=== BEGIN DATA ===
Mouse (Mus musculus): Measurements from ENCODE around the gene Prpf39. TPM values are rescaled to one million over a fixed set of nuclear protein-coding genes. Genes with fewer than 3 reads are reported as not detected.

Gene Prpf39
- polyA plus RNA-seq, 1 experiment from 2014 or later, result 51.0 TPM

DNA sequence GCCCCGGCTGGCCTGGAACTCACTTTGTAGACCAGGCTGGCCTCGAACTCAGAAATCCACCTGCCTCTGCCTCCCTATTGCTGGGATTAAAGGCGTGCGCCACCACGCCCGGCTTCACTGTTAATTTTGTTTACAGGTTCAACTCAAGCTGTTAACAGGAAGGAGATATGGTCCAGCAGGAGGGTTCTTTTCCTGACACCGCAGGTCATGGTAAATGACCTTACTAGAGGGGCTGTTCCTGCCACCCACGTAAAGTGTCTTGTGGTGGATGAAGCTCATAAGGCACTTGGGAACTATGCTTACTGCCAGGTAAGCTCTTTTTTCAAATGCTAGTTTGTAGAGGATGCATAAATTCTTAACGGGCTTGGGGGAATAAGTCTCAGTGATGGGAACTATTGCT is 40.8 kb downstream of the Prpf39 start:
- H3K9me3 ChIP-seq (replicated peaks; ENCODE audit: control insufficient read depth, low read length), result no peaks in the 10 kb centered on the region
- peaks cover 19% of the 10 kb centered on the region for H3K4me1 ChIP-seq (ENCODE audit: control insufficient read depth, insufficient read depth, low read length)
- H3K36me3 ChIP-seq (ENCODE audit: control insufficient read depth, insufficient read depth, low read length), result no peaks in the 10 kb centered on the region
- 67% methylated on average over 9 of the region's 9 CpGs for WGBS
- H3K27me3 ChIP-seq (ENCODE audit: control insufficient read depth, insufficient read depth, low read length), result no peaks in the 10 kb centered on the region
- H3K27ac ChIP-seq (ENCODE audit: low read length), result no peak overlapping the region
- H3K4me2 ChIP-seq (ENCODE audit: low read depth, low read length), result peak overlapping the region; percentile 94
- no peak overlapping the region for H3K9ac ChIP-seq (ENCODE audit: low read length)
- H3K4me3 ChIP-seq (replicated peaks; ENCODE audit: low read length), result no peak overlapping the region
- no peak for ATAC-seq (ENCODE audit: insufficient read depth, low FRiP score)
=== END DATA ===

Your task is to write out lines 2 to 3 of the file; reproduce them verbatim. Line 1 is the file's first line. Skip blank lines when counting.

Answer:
Gene Prpf39
- polyA plus RNA-seq, 1 experiment from 2014 or later, result 51.0 TPM